Monday 22 May 2017

Odyssey, and Cauldron, by Jack McDevitt

Odyssey, and Cauldron, by Jack McDevitt

Odyssey and Cauldron are the fifth and sixth books in the author's Academy series, following on from Omega. This effectively ends the main sequence of this series, although there is a 2013 prequel, Starhawk, featuring a much younger Priscilla Hutchins (Hutch) at the start of her career.

Odyssey continues the tale of Hutch, the former starship pilot and now deskbound administrator, and includes some other characters we have met before; most notably Gregory MacAllister, the cynical and irascible iconoclast who owns and edits a no-holds-barred periodical. In fact, he is arguably the most important character in this story, along with a newcomer, Valentina (Valya) a Greek starship pilot who is, of course, gorgeous, like most of McDevitt's heroines.

This time the plot hangs on the mysterious "Moonriders"; groups of black spheres which have allegedly been spotted by space craft from time to time. They seem to belong to an advanced alien civilisation but no clear evidence exists that they are real, and MacAllister among many others believes they are a myth, with the occasional video footage being faked. This attitude changes when Moonriders are observed to move a large asteroid in such a way that it would eventually strike one of the few life-bearing worlds discovered, with devastating effects. Not long afterwards, a partly-built space hotel is also threatened.

The ability of the Academy to respond to these threats is hampered by constant budget cuts and its survival has been doubtful, but with an unknown and apparently hostile alien civilisation on the loose, a warfleet is planned. This will be too late, however, to help the Origins project – a giant particle accelerator in space which also comes under threat, and whose fate forms the climax of the novel.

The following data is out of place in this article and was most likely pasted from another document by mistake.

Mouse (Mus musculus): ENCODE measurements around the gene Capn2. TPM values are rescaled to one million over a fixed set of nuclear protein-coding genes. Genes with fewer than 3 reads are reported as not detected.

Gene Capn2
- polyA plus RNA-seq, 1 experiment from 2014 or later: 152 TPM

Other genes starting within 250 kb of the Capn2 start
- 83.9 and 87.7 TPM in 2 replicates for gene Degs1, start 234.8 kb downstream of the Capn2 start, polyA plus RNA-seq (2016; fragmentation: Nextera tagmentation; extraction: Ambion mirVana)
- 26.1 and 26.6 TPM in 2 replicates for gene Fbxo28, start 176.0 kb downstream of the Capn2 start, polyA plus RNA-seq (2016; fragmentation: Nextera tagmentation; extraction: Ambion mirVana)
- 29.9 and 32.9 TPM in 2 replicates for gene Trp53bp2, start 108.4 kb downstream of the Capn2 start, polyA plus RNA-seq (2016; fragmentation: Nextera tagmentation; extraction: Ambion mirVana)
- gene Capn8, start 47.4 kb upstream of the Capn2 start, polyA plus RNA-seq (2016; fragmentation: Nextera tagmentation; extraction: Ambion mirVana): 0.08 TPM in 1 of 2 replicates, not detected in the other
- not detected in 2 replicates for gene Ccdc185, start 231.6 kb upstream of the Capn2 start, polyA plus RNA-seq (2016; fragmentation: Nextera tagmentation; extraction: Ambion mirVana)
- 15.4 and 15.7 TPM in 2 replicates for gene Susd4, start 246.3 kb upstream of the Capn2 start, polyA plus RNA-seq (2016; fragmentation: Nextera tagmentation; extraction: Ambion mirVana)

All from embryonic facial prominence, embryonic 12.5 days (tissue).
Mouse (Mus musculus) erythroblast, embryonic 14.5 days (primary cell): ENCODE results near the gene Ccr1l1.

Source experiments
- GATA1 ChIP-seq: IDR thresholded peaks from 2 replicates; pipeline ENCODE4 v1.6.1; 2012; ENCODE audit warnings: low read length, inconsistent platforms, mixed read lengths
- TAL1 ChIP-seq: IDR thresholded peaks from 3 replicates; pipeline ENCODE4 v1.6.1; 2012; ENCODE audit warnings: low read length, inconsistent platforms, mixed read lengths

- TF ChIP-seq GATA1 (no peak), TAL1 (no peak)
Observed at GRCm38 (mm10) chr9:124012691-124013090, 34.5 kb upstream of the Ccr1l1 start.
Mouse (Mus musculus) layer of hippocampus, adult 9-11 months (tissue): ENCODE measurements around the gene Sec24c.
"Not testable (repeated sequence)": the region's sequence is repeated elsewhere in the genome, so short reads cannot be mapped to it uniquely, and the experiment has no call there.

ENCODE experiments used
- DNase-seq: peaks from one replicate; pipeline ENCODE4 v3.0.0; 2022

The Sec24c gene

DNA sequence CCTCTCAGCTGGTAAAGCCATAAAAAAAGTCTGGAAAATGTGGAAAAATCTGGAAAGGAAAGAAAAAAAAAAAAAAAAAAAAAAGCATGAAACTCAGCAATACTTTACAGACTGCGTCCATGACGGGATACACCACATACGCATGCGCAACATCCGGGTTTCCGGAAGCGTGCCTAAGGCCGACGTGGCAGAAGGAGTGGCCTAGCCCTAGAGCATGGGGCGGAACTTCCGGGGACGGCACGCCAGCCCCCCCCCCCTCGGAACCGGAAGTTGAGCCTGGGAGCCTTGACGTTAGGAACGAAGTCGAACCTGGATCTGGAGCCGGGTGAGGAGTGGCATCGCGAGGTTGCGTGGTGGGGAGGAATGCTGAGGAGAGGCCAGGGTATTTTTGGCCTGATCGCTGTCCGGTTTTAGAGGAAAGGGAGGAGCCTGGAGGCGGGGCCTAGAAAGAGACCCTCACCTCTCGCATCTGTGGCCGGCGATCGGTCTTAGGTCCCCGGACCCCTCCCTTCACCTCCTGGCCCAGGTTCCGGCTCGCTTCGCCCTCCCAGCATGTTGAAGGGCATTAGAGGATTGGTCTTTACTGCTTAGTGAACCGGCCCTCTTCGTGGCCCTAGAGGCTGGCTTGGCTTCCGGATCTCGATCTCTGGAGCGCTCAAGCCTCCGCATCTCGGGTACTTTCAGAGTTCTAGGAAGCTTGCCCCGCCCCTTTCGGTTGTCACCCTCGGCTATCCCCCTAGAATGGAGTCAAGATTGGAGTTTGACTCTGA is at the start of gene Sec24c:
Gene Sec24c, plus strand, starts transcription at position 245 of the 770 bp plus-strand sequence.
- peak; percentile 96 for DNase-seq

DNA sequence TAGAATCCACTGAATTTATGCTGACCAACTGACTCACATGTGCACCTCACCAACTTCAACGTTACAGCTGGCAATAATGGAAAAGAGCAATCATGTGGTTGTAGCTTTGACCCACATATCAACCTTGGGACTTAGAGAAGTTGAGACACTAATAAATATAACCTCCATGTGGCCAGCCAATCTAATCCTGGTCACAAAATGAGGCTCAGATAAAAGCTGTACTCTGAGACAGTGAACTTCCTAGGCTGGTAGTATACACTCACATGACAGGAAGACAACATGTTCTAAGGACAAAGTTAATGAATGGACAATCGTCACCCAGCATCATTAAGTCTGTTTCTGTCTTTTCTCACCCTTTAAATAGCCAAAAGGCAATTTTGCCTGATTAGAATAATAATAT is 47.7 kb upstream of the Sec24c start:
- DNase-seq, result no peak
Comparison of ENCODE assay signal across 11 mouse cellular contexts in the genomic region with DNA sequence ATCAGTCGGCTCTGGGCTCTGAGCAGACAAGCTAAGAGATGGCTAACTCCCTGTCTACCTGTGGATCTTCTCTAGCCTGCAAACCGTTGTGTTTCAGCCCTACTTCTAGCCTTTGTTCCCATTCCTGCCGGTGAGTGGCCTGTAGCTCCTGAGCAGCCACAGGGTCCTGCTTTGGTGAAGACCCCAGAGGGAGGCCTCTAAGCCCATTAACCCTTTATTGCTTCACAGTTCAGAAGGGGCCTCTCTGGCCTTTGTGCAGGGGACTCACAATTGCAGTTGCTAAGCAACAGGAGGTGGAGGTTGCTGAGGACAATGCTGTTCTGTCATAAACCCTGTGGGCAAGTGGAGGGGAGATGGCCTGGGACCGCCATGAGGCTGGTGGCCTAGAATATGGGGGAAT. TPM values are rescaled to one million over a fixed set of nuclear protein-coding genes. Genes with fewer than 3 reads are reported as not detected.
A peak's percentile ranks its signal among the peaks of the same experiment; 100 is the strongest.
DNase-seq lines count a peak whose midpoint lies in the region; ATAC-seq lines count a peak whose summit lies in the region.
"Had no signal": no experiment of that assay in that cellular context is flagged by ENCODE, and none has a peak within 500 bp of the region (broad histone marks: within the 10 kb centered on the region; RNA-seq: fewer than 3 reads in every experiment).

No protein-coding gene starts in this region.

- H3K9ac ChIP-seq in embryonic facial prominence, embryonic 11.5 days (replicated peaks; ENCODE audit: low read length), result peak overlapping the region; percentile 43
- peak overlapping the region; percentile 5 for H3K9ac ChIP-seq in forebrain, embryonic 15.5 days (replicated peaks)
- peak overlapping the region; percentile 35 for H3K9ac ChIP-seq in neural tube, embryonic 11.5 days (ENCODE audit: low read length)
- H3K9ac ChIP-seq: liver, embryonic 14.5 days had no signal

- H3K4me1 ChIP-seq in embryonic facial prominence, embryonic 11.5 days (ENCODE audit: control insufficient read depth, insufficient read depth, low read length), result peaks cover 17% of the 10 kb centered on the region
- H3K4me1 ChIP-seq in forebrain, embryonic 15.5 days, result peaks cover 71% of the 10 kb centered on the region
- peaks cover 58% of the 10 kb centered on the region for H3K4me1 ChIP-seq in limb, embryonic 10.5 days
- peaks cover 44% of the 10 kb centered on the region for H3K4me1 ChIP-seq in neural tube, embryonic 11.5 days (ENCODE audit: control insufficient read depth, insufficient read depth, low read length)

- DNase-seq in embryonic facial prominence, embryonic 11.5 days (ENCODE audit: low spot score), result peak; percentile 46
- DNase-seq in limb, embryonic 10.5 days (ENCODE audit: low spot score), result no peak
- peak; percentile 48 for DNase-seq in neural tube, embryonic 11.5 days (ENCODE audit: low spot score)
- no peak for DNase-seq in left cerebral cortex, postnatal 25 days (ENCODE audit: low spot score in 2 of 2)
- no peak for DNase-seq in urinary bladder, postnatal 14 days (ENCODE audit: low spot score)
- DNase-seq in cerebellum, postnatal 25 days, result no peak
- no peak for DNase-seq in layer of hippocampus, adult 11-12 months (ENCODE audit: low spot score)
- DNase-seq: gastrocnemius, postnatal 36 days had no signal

The author's writing quality and characterisation continue to improve, and while the viewpoint hops between various individuals there is no problem keeping up with who everyone is. However, the story is less ambitious and exciting than the earlier books; it doesn't have such a "widescreen baroque" appeal or the associated "sense of wonder". There are some loose ends, too: an initial mystery concerning a spaceship lost in transdimensional space is left unresolved, as are some more important issues.

An amusing aspect of the story is the series of quotes which begin each chapter, many of them caustic observations from MacAllister's publications, which provide a good flavour of the character. For example:

"The term congressional hearing is an oxymoron. No congressional hearing is ever called to gather information. Rather, it is an exercise designed strictly for posturing, by people who have already made up their minds, looking for ammunition to support their positions."


"There are few professions whose primary objective is to advance the cause of humanity rather than simply to make money or accrue power. Among this limited group of humanitarians I would number teachers, nurses, bookstore owners, and bartenders."